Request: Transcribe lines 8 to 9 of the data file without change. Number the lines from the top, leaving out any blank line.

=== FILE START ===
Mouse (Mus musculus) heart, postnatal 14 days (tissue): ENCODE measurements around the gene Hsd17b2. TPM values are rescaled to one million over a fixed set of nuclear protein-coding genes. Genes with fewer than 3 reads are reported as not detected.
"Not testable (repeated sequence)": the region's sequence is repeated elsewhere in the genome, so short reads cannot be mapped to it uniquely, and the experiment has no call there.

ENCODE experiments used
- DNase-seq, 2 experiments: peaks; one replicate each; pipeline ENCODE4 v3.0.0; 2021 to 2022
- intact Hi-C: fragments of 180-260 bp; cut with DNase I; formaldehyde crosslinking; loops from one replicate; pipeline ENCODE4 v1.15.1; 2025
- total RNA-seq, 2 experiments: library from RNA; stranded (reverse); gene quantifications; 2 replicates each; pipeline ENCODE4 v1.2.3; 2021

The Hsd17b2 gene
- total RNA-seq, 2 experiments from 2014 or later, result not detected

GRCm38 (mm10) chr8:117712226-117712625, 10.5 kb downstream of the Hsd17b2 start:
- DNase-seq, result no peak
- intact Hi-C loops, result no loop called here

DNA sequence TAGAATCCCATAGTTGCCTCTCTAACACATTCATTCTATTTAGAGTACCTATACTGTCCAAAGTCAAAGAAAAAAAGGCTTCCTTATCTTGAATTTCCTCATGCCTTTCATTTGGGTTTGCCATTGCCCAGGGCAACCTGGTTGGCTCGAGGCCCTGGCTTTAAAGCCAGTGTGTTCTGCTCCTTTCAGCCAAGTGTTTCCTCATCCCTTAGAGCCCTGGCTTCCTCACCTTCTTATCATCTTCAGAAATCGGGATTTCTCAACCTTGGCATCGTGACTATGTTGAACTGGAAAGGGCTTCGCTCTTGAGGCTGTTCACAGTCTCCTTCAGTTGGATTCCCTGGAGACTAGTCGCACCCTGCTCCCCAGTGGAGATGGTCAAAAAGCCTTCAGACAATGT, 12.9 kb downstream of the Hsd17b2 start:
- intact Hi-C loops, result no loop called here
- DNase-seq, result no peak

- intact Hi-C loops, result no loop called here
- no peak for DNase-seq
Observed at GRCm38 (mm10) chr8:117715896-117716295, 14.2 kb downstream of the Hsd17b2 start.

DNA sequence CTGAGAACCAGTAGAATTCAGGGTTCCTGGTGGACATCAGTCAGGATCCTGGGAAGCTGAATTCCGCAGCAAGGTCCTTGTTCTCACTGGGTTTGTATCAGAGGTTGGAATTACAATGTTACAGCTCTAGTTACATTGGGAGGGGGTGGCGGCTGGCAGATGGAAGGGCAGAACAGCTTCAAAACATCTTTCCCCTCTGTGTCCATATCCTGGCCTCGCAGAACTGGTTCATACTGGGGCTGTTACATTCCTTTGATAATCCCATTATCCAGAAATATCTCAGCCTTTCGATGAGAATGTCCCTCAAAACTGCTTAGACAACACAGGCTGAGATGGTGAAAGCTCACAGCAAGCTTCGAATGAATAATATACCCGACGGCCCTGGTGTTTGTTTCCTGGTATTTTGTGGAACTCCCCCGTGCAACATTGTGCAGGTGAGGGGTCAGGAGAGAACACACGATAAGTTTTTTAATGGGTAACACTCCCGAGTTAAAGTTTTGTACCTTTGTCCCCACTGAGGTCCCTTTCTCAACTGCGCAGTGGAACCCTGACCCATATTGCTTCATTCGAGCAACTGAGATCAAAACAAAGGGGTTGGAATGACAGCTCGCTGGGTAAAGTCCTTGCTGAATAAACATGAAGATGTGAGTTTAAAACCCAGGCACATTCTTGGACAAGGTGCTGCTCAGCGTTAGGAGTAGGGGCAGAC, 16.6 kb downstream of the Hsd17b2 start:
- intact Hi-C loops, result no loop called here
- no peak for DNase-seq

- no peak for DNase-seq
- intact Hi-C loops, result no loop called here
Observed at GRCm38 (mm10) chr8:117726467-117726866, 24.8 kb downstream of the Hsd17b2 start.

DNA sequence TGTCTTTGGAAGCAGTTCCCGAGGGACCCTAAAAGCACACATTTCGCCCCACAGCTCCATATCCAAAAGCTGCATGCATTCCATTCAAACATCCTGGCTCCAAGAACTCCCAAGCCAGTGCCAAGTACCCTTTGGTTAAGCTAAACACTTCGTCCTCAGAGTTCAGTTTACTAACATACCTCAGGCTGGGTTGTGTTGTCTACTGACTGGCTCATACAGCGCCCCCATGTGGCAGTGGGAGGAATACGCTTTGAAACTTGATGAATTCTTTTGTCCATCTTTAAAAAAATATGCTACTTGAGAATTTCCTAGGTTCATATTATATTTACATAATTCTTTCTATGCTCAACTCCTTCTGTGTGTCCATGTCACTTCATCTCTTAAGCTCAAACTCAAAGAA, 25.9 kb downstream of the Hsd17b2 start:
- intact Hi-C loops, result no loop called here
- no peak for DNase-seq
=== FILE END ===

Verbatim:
- total RNA-seq, 2 experiments from 2014 or later, result not detected

GRCm38 (mm10) chr8:117712226-117712625, 10.5 kb downstream of the Hsd17b2 start: